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The Acer Chromebook R 11 proves ChromeOS isn’t ready to handle touchscreens

If your tablet only offered a web browser, would you use it? Acer is hoping so.

Its new Acer Chromebook R 11 isn’t the cheapest Chromebook we’ve ever seen. $330 puts it squarely in the mid-to-upper tier of pricing in a ChromeOS’s low-cost niche. It’s also not the most powerful Chromebook, sporting an Intel Celeron N3150 quad-core processor from the “Braswell” family – much slower than the Core line most people know Intel for.

But the Acer Chromebook R 11 does stand out in one clear way. It offers a touchscreen, and a turnaround hinge. This means you can use it as a laptop, or flip the screen around and use it like a tablet.

There are other upsides to report. Its 4GB of DDR3L SDRAM is plenty for ChromeOS, and the 32GB SSD isn’t bad so far as Chromebooks go. But is ChromeOS with a touchscreen compelling enough to justify a $100 price hike?

Pick up the the Acer Chromebook R 11 and you’ll find a lot to like. The textured top and bottom panels give you a solid grip, making this an easy laptop to carry around that’s compact while closed. There’s not a lot of flex to the case, and the double-jointed wraparound hinge works really well. You can turn the screen all the way around in one smooth motion, but it will hold steady wherever you leave it — no screen wobbling here. While in tablet mode things feel natural. Well, as natural as a tablet with a deactivated keyboard on the back can possibly feel.

Related: Living with a Chromebook for a week is like 7 minutes of heaven, then 7 days of hell

Considering the price point, there’s not a lot to complain about in terms of build quality. It’s solid, and this is a $350 device, not a premium one. It’s a plastic case, though Acer did add a sheet of textured aluminum to the top panel to add a little bit of premium flair.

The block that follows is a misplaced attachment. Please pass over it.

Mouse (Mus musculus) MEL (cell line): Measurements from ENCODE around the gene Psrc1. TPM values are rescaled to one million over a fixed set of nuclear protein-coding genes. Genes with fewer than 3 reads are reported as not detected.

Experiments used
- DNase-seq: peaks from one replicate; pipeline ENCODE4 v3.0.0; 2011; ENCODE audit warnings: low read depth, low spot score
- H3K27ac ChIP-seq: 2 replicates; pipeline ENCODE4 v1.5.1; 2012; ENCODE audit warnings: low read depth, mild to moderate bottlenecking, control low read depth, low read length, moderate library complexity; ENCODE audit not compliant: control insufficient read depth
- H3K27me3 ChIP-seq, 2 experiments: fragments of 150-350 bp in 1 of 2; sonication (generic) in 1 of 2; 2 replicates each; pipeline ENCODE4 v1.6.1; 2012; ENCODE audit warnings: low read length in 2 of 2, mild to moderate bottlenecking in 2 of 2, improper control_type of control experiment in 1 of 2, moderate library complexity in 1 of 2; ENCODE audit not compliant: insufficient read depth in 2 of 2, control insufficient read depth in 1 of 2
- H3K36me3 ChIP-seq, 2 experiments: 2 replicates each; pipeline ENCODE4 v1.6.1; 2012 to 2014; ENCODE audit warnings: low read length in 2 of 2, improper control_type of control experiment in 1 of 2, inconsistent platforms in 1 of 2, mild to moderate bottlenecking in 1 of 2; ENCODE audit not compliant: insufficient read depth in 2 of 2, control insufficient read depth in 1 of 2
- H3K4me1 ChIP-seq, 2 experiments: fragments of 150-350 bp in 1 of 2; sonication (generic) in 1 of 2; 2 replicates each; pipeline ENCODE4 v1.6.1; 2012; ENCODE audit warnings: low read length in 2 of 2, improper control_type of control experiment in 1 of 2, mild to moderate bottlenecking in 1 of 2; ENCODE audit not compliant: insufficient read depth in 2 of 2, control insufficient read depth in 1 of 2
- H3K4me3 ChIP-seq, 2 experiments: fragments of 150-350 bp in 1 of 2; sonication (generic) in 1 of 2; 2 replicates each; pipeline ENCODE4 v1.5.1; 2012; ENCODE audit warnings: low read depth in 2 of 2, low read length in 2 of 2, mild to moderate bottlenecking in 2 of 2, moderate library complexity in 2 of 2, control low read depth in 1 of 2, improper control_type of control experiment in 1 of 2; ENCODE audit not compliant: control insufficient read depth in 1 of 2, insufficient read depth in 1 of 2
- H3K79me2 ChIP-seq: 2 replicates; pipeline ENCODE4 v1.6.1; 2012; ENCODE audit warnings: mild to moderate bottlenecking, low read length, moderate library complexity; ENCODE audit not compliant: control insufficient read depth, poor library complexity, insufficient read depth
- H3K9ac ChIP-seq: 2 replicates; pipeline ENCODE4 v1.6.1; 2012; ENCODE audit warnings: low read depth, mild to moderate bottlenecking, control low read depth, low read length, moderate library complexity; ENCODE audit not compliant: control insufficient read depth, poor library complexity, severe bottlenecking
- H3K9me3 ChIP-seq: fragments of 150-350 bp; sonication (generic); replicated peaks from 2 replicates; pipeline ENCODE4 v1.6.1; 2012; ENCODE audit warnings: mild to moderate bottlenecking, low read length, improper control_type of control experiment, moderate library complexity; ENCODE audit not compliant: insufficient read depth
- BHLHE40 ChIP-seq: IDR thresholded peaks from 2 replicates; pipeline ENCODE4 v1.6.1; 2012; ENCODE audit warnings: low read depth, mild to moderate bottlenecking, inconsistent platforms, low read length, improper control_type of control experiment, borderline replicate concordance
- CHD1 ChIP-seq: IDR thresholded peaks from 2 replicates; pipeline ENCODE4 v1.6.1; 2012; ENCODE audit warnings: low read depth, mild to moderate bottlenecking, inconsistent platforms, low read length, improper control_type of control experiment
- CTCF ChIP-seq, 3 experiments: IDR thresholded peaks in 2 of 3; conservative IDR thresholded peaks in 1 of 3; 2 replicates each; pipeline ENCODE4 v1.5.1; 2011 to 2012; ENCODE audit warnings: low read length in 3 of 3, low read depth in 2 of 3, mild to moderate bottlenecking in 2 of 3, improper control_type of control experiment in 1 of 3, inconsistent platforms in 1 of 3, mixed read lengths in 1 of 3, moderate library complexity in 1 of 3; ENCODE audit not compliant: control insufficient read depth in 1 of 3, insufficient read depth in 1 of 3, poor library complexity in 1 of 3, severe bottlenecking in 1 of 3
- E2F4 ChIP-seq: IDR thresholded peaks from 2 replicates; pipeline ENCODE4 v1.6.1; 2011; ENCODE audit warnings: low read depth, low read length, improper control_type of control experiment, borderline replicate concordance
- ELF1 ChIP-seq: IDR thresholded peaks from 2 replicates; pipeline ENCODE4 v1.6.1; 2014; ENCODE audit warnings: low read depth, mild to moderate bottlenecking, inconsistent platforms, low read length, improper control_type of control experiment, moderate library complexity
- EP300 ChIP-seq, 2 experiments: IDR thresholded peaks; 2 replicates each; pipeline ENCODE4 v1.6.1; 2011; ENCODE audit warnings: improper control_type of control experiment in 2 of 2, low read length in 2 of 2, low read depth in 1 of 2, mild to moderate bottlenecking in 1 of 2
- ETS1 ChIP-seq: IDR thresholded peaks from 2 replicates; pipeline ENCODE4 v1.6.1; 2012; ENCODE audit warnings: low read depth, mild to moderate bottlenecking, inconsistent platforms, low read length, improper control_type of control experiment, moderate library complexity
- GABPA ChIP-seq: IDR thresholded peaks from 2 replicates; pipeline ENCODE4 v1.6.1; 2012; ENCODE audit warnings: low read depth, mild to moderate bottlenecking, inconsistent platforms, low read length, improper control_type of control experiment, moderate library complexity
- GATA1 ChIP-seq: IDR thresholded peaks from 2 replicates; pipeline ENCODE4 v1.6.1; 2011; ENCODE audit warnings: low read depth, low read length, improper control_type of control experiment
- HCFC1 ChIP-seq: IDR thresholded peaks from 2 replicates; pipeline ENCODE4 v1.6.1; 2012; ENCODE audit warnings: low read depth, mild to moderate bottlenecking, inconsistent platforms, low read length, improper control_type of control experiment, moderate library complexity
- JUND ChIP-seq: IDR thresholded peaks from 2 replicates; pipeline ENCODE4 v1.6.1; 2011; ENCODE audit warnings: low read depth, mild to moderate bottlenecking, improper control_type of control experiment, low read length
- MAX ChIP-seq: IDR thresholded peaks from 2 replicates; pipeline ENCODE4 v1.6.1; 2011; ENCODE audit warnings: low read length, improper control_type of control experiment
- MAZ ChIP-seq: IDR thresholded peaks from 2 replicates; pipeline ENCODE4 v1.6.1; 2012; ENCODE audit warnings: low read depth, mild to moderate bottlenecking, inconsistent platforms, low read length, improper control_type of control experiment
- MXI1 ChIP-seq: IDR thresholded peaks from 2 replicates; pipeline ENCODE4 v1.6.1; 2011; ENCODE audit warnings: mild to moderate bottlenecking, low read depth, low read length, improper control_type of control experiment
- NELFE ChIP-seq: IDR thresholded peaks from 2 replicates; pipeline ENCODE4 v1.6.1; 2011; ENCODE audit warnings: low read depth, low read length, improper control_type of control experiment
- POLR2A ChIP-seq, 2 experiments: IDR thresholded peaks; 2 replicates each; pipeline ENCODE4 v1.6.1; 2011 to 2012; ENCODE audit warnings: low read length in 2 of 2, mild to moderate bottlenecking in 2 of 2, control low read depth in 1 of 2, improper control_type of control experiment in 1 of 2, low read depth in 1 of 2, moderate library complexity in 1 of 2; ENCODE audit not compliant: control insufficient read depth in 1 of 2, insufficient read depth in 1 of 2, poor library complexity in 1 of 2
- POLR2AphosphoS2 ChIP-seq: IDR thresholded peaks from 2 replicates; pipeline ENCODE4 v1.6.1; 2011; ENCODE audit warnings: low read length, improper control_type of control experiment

A big reason for the recent surge in laptop/tablet hybrids is Windows 10. That operating system offers two distinct modes — one for general computing, another for tablet usage — that prioritize different things. When you’re using your machine as a laptop, you see the start menu and the conventional desktop. When you’re using it as a tablet, you see the start screen and one app at a time, with larger interface elements. This software solution makes the hardware of 2-in-1 devices very appealing to use.

ChromeOS doesn’t offer anything like that. There is an on-screen keyboard, and the screen auto-rotates when you flip the device. Both of these features are nice, but beyond that, ChromeOS needs a lot of work before it can really benefit from a touch screen.

The interface elements aren’t optimized for a touchscreen. They’re too small. If you want to close a tab, you’re likely to miss the tiny “x” button more times than not. The same happens if you want to open a new tab, or fill in the boxes on a form. Mobile operating systems are designed with clumsy fingers in mind. ChromeOS is not.

Things would be different if ChromeOS actually offered its long-rumored support for Android apps, but like many Google plans that effort seems to have fizzled. You might well find a use for the Chromebook R 11’s touchscreen, but we’re not sure it’s a feature most people will actually use all that often.

The Chromebook R 11 sports one USB 3.0 port and another USB 2.0 port. There’s an SD card reader, allowing you to supplement the 32GB internal drive. For your audio-visual needs, there’s an HDMI port and a headphone jack.

Chromebooks are known for their unique keyboard layout, and the R 11 is not an exception. The F keys are gone, replaced entirely by functions like volume, brightness, and full-screen. The caps lock key, that relic from the typewriter age, is also gone, replaced with a Google-friendly search key.

The keys themselves aren’t exceptional in any way, but not bad either. They’re comfortable to type on and give a somewhat crisp feedback that, while not pronounced, is also not vague. Some users might find the keyboard a touch small.